|Australian artist Patricia Piccinini's concept of what human-animal hybrids |
might look like, are provocative creatures which are part of a sculpture entitled
The Young Family.
"What the public has not yet grasped is that the new genetic technologies allow us to combine genetic material across natural boundaries, turning all of life into manipulable chemical materials. This radical new form of biological manipulation changes both our concept of nature and our relationship to it. We begin to view life from the perspective of a chemist. The species or the organism no longer commands our respect or attention. Our interest now focuses increasingly on the thousands of strands of genetic information that establish blueprints for living things.
With this new found ability to manipulate the very blueprint of living organisms, we assume a new role in the natural scheme of things. For the first time in history we become the architects of life itself. We become the creator and designer. We begin to reprogram the genetic codes of living things to suit our own cultural and economic needs. We take on the task of creating a second genesis, this time a synthetic one geared to the requisites of efficiency and productivity...
With our new power to manipulate the genetic code of life, we open up a new vista of virtually unlimited possibilities. We are in the early dawn hours of a new epoch in history, one in which we become the sovereigns over our own biological destiny. Though reluctant to predict a timetable for the conversion of our species from alchemist to algenist, those involved in the biological sciences are confident that they have at last opened the door onto a new horizon, one in which the biology of the planet will be remodeled, this time in our own image. Our generation, they say, stands at the crossroads of this new journey, one whose final consequences won't be fully grasped for centuries to come." Jeremy Rifkin, Declaration of a Heretic, 1985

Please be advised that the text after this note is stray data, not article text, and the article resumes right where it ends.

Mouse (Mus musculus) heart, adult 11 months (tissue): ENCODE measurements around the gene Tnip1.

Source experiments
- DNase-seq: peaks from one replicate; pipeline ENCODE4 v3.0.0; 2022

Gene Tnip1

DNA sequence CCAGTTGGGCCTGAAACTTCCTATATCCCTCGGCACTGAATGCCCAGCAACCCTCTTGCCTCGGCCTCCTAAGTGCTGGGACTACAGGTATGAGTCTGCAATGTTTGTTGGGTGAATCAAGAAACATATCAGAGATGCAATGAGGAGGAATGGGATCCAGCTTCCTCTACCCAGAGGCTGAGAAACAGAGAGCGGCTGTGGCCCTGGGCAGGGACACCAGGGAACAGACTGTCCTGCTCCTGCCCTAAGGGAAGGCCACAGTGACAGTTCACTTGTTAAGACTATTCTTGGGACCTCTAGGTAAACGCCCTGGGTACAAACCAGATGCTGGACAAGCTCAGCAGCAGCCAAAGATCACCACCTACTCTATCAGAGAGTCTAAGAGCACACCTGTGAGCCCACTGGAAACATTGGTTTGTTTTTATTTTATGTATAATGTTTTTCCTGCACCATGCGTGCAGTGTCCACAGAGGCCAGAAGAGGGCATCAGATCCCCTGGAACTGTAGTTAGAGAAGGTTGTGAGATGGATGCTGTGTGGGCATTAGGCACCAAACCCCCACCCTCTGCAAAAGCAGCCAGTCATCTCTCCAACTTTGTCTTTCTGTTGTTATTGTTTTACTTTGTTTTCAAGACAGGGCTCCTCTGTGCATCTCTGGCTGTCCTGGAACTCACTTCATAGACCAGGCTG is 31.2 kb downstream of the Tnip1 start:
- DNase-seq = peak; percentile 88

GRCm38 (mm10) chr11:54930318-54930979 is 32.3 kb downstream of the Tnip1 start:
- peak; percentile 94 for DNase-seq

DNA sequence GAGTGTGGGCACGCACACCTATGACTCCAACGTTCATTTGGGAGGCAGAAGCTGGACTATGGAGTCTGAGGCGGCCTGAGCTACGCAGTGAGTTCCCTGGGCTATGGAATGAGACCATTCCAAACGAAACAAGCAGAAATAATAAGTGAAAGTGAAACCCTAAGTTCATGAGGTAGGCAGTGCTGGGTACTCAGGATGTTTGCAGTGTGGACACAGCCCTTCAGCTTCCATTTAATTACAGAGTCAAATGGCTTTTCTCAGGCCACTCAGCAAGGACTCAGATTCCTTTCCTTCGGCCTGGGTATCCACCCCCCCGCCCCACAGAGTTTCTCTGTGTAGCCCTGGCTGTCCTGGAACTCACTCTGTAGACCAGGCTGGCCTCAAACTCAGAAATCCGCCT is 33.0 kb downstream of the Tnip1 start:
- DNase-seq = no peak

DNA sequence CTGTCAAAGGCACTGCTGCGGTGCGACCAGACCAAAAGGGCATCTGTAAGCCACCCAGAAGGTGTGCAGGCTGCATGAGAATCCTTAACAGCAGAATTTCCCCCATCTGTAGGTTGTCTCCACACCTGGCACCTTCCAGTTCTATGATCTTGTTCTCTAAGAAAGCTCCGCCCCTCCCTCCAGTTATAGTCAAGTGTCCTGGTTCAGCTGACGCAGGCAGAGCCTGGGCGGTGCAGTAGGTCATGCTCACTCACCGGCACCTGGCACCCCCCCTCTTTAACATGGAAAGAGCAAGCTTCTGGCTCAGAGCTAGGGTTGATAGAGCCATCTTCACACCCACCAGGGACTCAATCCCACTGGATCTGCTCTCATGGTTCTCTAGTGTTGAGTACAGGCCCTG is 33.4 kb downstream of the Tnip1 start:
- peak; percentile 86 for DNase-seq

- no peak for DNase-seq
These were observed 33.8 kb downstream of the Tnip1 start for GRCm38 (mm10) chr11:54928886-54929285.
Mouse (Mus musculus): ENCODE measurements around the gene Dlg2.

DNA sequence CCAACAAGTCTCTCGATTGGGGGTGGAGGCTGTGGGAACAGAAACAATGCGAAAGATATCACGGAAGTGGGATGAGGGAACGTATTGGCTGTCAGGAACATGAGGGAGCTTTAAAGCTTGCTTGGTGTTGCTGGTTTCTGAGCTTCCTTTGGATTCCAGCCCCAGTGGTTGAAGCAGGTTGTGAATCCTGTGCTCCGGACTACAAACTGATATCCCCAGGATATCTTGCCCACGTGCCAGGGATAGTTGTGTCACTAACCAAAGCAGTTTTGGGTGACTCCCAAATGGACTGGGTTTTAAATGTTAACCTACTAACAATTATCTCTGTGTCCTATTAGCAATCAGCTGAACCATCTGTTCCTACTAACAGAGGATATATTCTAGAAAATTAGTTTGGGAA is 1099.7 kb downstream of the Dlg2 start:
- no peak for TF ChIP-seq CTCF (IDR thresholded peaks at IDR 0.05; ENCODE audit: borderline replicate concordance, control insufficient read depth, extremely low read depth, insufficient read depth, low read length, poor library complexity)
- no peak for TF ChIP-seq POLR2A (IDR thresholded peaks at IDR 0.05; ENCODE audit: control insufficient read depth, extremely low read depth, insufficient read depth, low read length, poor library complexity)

Although futurist Jeremy Rifkin is a radical environmentalist, he opposes genetic engineering. He argues that the technology represents a grave danger, both environmentally and philosophically. He fears that society, inspired by science, will take a diminished view of human life as no more than a few strands of DNA. "This is a new technology that goes to the heart of our values," he says. "The end result could very well be a brave new world, very damaging to our human spirit." Says Andrew Kimbrell, an attorney for Rifkin's foundation: "Everything that's living has a meaning and is owed reverence and care. There must be a balance between efficiency and empathy. We see ourselves as helping to provide that balance."